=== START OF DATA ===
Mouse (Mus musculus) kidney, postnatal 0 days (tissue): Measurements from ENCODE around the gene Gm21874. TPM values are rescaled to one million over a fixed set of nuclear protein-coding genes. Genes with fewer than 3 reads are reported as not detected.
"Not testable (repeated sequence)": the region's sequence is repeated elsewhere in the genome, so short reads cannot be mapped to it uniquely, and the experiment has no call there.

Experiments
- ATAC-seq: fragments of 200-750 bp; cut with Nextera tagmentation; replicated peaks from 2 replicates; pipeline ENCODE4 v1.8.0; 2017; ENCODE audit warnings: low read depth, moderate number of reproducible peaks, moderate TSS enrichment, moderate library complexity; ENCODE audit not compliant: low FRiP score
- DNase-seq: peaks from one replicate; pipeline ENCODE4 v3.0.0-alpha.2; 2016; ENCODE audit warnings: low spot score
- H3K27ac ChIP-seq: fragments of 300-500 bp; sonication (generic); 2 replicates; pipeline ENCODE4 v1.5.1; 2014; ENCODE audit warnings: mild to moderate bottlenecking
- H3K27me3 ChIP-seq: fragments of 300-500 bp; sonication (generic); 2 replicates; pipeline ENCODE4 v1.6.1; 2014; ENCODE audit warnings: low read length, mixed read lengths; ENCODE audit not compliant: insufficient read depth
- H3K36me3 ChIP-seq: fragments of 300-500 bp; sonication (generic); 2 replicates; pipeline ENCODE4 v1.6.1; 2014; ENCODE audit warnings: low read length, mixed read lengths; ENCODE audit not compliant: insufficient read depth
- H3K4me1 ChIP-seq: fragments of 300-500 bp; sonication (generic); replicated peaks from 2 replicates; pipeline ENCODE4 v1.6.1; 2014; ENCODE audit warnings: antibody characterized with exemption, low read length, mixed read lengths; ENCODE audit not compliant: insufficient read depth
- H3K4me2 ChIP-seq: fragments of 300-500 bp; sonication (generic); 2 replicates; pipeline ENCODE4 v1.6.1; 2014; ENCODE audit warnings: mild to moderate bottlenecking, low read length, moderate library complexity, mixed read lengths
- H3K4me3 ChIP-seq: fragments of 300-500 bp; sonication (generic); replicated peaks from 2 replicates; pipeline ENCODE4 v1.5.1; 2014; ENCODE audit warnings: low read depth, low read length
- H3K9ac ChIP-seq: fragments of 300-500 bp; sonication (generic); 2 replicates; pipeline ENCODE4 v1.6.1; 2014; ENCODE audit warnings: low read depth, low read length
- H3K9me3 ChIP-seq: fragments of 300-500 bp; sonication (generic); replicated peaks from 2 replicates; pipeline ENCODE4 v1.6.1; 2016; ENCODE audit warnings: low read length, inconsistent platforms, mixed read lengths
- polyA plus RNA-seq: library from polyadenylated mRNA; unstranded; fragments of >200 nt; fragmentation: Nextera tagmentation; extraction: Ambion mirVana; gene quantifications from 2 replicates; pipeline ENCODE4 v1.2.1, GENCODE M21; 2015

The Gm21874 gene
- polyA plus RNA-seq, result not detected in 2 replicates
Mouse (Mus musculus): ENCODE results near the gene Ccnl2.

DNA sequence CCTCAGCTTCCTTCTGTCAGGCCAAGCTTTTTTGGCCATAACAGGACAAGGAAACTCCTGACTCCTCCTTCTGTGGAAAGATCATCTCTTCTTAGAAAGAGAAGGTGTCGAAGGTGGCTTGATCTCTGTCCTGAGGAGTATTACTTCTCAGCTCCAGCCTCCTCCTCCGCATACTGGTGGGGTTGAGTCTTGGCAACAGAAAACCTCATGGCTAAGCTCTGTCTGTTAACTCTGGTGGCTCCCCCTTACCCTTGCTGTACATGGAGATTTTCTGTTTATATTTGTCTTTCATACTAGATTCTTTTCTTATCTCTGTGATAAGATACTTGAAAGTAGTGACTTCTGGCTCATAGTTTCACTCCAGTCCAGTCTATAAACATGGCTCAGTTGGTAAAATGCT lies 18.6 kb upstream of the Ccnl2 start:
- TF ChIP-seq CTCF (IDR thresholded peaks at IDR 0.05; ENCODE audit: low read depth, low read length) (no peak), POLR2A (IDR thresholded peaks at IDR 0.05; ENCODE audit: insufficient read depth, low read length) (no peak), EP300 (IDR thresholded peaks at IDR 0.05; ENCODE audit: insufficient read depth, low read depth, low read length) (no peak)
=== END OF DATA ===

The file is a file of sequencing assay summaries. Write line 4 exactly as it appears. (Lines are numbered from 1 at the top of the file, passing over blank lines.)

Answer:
- ATAC-seq: fragments of 200-750 bp; cut with Nextera tagmentation; replicated peaks from 2 replicates; pipeline ENCODE4 v1.8.0; 2017; ENCODE audit warnings: low read depth, moderate number of reproducible peaks, moderate TSS enrichment, moderate library complexity; ENCODE audit not compliant: low FRiP score